A Response to Paul Werstine, "Hypertext and Editorial Myth"

Gabriel Egan
De Montfort University


Egan, Gabriel.  "Response to Paul Werstine, "Hypertext and Editorial Myth" ." Early Modern Literary Studies 4.3 (January, 1999): 16:1-4 <URL: http://purl.oclc.org/emls/04-3/gabread.html>.

  1. Paul Werstine ("Hypertext and Editorial Myth" EMLS 3.3) draws upon evidence from The Book of Sir Thomas More to challenge the hypothetical categories of early modern dramatic manuscript which Alfred Pollard, W. W. Greg, and R. B. McKerrow invented in the early twentieth century. In particular, Werstine objects that the distinction between the "foul papers"--an author's untidy draft containing unplayable inconsistencies, impractical awkwardnesses and ambiguities, and plain false starts--and the dramatic "promptbook" (a text cleaned of such faults and suitable for use in the theatre) is not supported by extant documents. 

  2. In The Book of Sir Thomas More we find an original authorial text in Anthony Munday's handwriting supplemented by various "additions" (as Greg called them) which appear to show rewrites of certain scenes. Werstine points out that the scene occupying lines 412-72 (Malone Society Reprint, 1961, ed W. W. Greg, pp14-6) is cancelled and replaced by Addition 2 (MSR p69-71) and that both contain just the kinds of inconsistency which are supposed to be confined to an author's foul papers. This would indeed represent a challenge to New Bibliography's assertion that manuscripts used in the playhouses were `cleaner' than authorial drafts, if the rewrite were thought to make the text more 'theatrical,' more suitable for use in the playhouse. Werstine assumes that the rewrite at least takes the text in this direction:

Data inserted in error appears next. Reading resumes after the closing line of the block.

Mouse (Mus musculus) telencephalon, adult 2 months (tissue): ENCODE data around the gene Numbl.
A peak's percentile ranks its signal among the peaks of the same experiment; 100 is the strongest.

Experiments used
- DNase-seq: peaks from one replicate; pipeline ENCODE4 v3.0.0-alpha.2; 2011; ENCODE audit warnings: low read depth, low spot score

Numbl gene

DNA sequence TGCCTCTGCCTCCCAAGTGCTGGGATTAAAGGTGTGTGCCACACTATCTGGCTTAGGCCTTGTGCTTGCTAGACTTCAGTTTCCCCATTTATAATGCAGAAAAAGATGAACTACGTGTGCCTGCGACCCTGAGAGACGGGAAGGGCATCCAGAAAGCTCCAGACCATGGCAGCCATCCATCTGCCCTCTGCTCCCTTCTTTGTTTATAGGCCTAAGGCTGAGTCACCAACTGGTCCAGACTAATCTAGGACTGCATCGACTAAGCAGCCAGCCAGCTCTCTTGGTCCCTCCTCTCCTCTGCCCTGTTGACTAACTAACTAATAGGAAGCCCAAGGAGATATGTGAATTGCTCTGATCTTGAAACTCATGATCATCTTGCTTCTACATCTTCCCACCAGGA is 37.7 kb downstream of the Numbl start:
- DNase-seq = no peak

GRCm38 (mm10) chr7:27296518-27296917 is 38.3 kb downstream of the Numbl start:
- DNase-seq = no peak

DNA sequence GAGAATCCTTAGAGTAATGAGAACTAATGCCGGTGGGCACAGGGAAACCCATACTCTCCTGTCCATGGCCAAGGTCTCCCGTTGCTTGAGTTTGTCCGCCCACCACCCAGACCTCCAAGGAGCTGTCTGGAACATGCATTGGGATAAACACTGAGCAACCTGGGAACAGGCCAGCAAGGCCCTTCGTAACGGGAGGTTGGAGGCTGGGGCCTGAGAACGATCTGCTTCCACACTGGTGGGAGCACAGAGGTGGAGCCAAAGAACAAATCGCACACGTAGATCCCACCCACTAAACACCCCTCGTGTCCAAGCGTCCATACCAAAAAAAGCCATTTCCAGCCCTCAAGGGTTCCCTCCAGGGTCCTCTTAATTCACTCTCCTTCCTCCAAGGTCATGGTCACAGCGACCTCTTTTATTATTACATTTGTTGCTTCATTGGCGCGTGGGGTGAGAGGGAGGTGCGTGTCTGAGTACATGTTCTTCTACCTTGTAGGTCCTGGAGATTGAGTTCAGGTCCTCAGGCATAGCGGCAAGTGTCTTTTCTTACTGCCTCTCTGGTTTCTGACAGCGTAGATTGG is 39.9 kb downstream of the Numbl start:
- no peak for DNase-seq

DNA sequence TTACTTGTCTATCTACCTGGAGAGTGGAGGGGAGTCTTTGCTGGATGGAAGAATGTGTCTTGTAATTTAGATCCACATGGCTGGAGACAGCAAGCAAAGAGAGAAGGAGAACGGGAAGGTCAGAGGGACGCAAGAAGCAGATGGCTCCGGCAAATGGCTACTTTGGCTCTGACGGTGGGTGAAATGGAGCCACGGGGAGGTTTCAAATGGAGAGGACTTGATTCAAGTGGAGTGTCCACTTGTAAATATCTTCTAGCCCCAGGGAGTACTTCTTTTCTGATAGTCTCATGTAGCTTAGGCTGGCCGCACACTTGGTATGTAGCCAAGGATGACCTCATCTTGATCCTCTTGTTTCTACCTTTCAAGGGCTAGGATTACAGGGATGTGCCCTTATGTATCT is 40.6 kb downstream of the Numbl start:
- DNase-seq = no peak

3. the two versions of the scene allow us to chart the progress of a scene towards (if not to) theatrical performance and thus to test whether this process issued in a manuscript that, as Greg predicted, is ever more regular, accurate, and complete the further it moves from the playwright and the closer it comes to the stage. (para. 9)
  4. What is not clear is why Werstine thinks that the rewrite is nearer to the stage. The `additions' do not provide the alterations needed to satisfy censor Tilney and indeed the reason for their existence is far from clear. Perhaps, as E. K. Chambers suggested, the play was abandoned when it was realized that Tilney's demanded changes would ruin it, only to be "taken up sometime later by another team of dramatists to see if they could make something of it" (MSR xl).

  5. Werstine's phrase "nearer to the stage" might mask the problem. The belief of Pollard, Greg, and McKerrow that manuscripts used in the playhouses were tidier than the author's draft does not suppose that everything done to bring a draft to performance involved tidying. We all occasionally make a mess in preparation for tidying up. When an article is rejected by a publisher many of us will mark upon it all sorts of plans for its improvement and so `foul' that clean, unpublishable, manuscript. This foul script is `nearer' publication in the sense that it brings the unpublishable work nearer to being printed. But the unpublishable original may well display many of the regularities (consistency in citation style, conformity to rules of layout, etc.) needed for publication and which the foul revisions obviously lack. Were such a half-way revised text to be found by future generations we would not want them to conclude that late twentieth-century publishers cared nothing for consistency and tidiness in typescripts. Might not the "additions" to The Book of Sir Thomas More be just such an incomplete revision of an unplayable drama?



Responses to this piece intended for the Readers' Forum may be sent to the Editor at EMLS@UAlberta.ca.

© 1999-, Lisa Hopkins (Editor, EMLS).